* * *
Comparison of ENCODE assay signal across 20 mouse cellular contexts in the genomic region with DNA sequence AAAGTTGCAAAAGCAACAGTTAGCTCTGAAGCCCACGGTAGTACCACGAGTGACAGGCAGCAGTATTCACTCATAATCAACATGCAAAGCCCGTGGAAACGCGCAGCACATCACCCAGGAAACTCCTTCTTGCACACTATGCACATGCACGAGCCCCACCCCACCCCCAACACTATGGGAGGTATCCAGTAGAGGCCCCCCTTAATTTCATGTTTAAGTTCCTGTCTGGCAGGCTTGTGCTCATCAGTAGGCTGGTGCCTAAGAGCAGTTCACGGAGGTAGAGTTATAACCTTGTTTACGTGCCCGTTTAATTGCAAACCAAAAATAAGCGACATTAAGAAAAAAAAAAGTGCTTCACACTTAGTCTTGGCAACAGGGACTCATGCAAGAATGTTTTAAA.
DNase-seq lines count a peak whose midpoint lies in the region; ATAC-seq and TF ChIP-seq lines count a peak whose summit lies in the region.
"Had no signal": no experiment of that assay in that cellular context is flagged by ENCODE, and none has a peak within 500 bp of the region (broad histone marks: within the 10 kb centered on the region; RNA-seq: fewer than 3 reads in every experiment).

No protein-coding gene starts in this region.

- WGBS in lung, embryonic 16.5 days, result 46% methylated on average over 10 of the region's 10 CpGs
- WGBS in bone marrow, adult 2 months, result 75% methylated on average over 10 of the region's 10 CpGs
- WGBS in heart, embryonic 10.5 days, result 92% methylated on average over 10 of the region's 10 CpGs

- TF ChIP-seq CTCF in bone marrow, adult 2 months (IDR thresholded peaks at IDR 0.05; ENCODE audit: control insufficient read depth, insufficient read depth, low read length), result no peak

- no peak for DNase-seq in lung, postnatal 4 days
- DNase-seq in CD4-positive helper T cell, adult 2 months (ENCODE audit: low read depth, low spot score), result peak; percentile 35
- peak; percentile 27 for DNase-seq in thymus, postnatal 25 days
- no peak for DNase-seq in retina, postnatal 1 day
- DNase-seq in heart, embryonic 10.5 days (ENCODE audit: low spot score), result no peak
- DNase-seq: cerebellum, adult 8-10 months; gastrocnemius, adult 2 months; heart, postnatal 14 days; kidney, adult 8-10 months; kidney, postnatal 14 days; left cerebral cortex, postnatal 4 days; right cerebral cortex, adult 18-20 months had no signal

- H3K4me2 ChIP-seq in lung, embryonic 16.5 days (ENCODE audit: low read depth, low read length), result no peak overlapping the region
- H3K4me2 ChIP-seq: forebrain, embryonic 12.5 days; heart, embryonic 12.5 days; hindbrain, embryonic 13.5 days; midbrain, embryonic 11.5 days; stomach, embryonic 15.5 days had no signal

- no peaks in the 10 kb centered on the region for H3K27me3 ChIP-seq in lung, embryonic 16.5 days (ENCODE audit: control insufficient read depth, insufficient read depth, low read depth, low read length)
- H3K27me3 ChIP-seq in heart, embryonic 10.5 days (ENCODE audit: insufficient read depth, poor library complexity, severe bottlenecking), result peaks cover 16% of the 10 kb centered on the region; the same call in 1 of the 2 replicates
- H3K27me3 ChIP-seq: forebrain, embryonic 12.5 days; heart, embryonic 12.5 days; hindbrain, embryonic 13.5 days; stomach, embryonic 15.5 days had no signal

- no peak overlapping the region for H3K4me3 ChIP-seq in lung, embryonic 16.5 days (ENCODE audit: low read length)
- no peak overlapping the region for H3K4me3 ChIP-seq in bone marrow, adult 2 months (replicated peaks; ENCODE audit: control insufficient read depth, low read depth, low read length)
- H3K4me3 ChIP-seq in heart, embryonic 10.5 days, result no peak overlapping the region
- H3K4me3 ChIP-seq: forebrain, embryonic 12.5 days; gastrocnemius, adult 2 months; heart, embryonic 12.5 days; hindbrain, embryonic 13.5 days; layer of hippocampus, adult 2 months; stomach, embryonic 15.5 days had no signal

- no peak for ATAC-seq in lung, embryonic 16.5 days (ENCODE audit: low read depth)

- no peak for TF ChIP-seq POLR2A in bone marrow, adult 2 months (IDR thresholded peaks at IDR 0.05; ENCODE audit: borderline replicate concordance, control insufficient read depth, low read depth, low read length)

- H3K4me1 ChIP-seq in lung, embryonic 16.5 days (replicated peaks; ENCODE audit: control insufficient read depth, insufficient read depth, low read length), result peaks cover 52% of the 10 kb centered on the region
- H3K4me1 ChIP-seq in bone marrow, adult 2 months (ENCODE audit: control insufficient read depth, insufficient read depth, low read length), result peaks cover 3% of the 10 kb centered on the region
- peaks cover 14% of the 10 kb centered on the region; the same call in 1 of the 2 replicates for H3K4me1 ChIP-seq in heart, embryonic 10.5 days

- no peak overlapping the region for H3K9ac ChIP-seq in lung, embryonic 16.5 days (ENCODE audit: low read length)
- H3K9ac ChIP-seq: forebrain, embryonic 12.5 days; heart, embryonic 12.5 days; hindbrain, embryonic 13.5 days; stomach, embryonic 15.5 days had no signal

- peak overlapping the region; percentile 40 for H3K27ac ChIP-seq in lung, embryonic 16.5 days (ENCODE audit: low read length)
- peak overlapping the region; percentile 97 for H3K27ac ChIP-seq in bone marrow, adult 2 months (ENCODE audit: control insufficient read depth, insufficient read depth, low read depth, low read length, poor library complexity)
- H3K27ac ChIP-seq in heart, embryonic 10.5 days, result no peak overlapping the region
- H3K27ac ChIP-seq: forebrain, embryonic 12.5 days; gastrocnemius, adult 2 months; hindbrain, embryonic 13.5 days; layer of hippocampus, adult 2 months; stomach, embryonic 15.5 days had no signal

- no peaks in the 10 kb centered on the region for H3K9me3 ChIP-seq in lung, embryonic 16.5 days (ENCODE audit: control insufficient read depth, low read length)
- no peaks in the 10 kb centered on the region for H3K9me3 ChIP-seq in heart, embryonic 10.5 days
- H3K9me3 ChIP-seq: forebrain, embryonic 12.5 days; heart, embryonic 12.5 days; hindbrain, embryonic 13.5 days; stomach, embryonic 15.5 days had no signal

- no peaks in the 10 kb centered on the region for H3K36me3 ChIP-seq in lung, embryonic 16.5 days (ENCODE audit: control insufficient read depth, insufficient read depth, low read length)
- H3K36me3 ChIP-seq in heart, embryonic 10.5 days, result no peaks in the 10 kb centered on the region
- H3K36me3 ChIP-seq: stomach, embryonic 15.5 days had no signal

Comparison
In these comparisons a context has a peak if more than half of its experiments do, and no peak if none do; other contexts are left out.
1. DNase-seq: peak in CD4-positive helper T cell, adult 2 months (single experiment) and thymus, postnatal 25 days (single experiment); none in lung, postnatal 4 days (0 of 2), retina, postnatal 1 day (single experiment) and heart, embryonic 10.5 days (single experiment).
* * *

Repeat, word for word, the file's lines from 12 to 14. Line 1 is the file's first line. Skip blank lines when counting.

- no peak for DNase-seq in retina, postnatal 1 day
- DNase-seq in heart, embryonic 10.5 days (ENCODE audit: low spot score), result no peak
- DNase-seq: cerebellum, adult 8-10 months; gastrocnemius, adult 2 months; heart, postnatal 14 days; kidney, adult 8-10 months; kidney, postnatal 14 days; left cerebral cortex, postnatal 4 days; right cerebral cortex, adult 18-20 months had no signal